3. Barbara Ann says:

    You are in good company Colonel. James Lovelock, now 102 and inventor of the Gaia hypothesis (so named on the suggestion of his friend, William Golding btw) has always argued that fission power can provide all the energy we need. He wrote that he’d be happy to have nuclear waste buried under his house in order to heat it for free.

    Lovelock blames the Green movement for being largely responsible for the irrational public perception of radioactive decay as somehow unnatural and uniquely dangerous. I guess Marvel Comics ought to share a good portion of the blame though. The irony is that many of the tree huggers embraced Gaia for its spiritual echoes of an Earth goddess. He has panned other forms of “green” energy like wind generation as having no realistic chance of meeting our ever increasing demand for energy.

  4. Deap says:

    This younger triumverate has the power, money and media clout to change the dialogue on nuclear power. The Endless Energy Generation is the next Revolution.

    Plus fewer and fewer today have active memories of Hiroshima and Nagasaki.

  5. Porkupine says:


    It is bitterly hilarious to see “environmentalists” (not really)
    promoting a technology (windmills) which, every single one, takes out thousands of all kinds of birds per year. That’s each windmill.

    Heartening to hear about the latest fission developments.

  6. Jose says:

    Porkupine, solar is frying thousands to birds, mammals , and reptiles too.

    There are new technologies of coal that might a be a great alternative to nuclear but, remember all the big D Donors want nuclear.

    BTW, got my six lobsters early this morning about twenty tens miles from a nuclear plant). (Florida Lobster mini-season today and tomorrow)

  7. Rod says:

    ” Elon Musk: ‘Extremely Safe’ Nuclear Plants Possible”

    Of course they are possible, but then there is Murphy’s law to muck it up.

  8. Joe100 says:

    I have been actively working as an advocate in this “space” for well over a decade. While the “GEN IV” startups get most of the favorable nuclear visibility, two other critical areas are moving forward quietly, primarily by experienced innovators outside of the nuclear industry “silo”.

    One area is applying quality shipyard fabrication and floating delivery to dramatically reduce costs, greatly accelerate fabrication times and floating the resulting power plants to deployment sites. The better shipyards have much better quality control than conventional “stick built” nuclear plants and this energy system ecosytem also has excellent “regulatory”oversight by Lloyds register as nothing can “float” without their insurance approval. For example large offshore platforms or floating LNG factories require review of all equipment design, review of equipment delivered and physical review of the equipment to ensure it was built to specifications.

    Thorcon is the leading GEN IV developer here and have been working closely with Korea’s DSME shipyard on a ship design that would package two – four of their reactors for delivery to a floating location. Thorcon’s design is the only GEN IV reactor with full costs and DSME has a fixed price offering to build Thorcon’s reactor.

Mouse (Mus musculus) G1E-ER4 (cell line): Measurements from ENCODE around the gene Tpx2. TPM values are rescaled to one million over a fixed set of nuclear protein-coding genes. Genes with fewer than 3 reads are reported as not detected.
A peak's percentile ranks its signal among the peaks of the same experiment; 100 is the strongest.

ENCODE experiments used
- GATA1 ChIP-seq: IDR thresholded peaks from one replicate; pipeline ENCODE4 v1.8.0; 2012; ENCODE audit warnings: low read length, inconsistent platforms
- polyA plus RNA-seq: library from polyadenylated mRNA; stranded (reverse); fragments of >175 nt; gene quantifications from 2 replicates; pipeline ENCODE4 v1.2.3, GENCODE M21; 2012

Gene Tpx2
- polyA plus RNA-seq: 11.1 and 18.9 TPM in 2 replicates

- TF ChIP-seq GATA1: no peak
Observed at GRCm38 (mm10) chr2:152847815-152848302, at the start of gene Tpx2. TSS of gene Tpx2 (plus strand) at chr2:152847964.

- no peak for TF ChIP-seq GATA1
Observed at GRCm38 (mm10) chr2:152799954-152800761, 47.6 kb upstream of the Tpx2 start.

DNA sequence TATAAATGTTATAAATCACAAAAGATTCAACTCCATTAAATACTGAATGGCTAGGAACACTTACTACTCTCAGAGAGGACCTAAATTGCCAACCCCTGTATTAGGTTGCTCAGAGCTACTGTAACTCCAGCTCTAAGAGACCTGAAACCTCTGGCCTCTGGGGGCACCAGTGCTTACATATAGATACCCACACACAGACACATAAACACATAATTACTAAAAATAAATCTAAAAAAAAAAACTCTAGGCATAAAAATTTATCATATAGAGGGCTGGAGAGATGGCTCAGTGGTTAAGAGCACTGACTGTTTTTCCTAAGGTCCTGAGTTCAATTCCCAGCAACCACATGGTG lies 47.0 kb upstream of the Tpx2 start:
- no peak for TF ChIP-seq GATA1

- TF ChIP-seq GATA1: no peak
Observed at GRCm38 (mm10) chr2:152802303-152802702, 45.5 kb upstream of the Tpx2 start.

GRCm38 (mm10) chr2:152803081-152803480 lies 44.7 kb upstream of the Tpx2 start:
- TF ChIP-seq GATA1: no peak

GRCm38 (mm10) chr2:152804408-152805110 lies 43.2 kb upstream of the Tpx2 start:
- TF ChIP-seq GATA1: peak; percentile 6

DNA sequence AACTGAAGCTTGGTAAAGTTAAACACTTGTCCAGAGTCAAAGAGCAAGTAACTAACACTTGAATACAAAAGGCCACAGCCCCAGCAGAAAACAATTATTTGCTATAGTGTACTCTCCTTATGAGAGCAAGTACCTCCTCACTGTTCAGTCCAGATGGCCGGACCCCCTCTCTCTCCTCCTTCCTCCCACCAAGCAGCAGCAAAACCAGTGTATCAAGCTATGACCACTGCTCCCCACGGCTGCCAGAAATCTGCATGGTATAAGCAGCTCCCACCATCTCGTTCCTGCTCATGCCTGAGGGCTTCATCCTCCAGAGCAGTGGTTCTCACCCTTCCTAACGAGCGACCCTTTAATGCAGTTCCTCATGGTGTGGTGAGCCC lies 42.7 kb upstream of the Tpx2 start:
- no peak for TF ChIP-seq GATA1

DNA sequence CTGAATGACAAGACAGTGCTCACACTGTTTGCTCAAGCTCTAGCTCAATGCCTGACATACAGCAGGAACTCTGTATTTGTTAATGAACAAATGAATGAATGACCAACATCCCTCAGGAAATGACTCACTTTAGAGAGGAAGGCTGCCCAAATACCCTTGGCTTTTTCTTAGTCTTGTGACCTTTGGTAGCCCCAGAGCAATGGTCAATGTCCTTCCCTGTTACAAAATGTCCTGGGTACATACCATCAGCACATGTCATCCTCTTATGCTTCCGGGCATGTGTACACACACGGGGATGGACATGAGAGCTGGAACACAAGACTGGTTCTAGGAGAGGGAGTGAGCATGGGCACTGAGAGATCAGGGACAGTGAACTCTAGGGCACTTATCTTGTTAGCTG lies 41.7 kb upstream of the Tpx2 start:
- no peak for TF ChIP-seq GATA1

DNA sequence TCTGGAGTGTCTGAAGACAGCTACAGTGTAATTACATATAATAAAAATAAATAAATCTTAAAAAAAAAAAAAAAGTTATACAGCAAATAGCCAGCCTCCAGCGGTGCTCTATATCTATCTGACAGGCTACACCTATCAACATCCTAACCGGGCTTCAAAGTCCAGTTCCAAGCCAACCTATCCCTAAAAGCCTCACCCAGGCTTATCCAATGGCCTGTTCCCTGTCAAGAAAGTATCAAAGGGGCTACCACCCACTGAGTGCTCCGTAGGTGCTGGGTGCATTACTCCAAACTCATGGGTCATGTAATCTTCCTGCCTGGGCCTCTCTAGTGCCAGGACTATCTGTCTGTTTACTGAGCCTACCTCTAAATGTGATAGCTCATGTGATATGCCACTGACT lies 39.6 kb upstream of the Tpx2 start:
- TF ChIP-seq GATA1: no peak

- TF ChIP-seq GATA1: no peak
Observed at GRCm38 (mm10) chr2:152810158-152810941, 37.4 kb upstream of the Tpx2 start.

It should not be surprising that Thorcon’s developers are very experienced naval architects who designed and oversaw the construction of the two largest VLCC’s at DSME’s shipyard.

    A second important initiative is a (highly experienced) work group designing a very sophisticated modular nuclear power buildings system that could dramatically reduce costs and greatly reduce construction time of “inland” nuclear power projects. A key element is application of a seismic isolation “foundation” that eliminates the current need to engineer key (safety-related) new nuclear power plant internal equipment to a site’s local seismic risk levels. This system also goes well beyond current large scale construction best practices – which are far ahead of current nuclear industry construction best practices..

    And I am also tracking a very innovative approach to nuclear energy production system that should be far safer (based on extensive engagement for several years with the Nuclear Regulatory Commission) and much lower cost than any GEN IV concepts/designs. What is most interesting to me about this technology is that it is not a “new concept”, but rather comes from many decades of R&D beginning in the 1950’s in Russia and added to by NASA for space applications in the 60’s and early seventies. It has become clear that current nuclear physicists (including those running prestigious university nuclear physics departments) have simply never ben exposed to this body of R&D in their careers..

    If all goes well we may have a working demonstration of this system within the next 3 – 5 years. Even without the modular approach above, building these power plants would be very similar to today’s widespread natural gas power plants (NGCCs) that deployed very rapidly over the past several decades.

  9. Deep says:

    My own energy epiphany came yet again as a mere tourist visiting the klongs of Bangkok over a 10 year interval. First visit was as rustic as time immemorial – stilt houses, brushing teeth in the river, and all daily life conducted outdoors over the web of interlacing waterways. (Mid 1080’s)

    10 years later, people were inside with an A/C unit blasting their breezy stick houses while they were on the floor watching television in the middle of the day. That is when I thought to myself – “energy”, endless energy is the difference between primitive lives and entry into the “modern world” (Mid 1990’s).

    When I came home, I invested in energy index funds, which at that time never went anywhere so I dumped them. It was not the next sure thing I had assumed it would be at that time. I wonder where those energy index funds are now today. (Invesco Energy, I think)

    I also asked where did Thailand this new energy supply to all the sudden supply both A/C and TV’s even out in the longs – hydroelectric was the answer for this country did have mountains and rivers. Has hydroelectric stay apace now that Thailand is well into the electronic revolution today as well. Or are they now as hungry for more and more “energy” as I suspected they would be back in the 1990’s?